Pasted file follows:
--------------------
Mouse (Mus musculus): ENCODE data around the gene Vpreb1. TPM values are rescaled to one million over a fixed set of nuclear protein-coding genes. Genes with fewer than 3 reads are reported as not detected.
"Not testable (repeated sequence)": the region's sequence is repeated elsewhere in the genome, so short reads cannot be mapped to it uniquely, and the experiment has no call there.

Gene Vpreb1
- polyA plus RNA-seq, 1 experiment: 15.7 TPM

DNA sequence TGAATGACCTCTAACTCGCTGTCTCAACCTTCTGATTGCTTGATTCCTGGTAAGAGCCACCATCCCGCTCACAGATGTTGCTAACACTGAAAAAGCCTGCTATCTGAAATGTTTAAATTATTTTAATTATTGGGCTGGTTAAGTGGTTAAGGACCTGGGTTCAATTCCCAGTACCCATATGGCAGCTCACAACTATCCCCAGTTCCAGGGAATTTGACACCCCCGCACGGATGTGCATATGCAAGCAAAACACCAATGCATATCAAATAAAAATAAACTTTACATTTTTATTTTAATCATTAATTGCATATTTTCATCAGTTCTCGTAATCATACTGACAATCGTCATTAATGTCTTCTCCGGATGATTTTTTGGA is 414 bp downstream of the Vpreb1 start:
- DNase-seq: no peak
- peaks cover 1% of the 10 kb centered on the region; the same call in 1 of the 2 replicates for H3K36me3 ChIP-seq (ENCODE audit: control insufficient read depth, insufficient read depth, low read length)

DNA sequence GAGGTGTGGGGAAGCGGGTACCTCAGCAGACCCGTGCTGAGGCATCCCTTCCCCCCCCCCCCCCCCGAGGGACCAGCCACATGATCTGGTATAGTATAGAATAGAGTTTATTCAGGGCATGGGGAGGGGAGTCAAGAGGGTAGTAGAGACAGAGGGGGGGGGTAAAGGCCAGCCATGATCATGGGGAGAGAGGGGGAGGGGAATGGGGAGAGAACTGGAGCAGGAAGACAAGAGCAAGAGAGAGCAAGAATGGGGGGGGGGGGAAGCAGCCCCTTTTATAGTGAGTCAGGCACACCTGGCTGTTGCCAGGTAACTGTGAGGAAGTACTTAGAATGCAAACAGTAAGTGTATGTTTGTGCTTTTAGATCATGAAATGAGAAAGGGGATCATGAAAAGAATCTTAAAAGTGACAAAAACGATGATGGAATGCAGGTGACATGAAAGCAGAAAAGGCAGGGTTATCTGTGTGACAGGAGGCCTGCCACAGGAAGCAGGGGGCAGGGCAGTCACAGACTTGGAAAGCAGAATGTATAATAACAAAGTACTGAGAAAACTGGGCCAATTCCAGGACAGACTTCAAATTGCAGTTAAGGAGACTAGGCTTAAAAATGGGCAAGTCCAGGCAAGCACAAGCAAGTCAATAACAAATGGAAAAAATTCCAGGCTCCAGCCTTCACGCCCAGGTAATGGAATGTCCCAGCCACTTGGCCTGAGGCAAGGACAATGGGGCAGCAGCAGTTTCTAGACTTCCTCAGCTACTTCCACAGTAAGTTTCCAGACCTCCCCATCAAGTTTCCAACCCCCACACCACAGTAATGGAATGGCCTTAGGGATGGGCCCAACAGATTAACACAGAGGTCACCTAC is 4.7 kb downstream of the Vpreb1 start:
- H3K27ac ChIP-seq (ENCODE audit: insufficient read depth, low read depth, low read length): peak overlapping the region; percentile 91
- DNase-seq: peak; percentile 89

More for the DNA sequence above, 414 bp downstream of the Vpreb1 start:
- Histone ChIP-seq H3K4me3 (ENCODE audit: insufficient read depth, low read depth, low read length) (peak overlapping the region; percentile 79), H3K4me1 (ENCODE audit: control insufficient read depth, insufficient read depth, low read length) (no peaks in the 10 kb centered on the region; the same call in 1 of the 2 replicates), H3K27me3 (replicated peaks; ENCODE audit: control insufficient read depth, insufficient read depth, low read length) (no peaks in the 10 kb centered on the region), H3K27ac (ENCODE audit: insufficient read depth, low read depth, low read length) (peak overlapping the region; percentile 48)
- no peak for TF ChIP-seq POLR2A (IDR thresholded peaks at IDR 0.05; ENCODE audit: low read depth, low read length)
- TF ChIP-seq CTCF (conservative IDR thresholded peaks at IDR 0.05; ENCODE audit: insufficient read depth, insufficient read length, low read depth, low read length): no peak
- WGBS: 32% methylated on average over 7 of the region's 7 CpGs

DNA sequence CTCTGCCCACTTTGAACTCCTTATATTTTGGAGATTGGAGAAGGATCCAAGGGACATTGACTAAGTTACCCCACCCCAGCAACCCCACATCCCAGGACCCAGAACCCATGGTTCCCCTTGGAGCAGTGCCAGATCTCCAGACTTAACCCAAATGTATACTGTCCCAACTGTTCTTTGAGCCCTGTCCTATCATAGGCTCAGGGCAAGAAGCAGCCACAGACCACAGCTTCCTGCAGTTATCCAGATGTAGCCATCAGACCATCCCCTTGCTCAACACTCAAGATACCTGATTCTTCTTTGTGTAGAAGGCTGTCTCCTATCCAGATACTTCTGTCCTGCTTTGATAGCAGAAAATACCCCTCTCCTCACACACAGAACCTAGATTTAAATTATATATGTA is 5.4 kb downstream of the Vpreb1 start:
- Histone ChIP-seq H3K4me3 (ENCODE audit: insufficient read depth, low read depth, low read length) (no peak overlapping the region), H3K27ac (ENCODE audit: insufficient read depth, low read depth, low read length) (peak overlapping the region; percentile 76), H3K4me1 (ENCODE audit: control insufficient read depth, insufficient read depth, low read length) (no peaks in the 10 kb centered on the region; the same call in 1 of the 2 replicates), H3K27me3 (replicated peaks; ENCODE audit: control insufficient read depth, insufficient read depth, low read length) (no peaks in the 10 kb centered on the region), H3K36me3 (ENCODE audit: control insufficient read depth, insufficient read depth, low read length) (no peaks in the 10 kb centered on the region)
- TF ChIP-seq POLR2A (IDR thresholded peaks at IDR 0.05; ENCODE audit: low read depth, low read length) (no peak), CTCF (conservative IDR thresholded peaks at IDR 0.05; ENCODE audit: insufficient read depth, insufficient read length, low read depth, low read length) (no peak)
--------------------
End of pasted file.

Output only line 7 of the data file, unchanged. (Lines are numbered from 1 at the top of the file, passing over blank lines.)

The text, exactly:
- peaks cover 1% of the 10 kb centered on the region; the same call in 1 of the 2 replicates for H3K36me3 ChIP-seq (ENCODE audit: control insufficient read depth, insufficient read depth, low read length)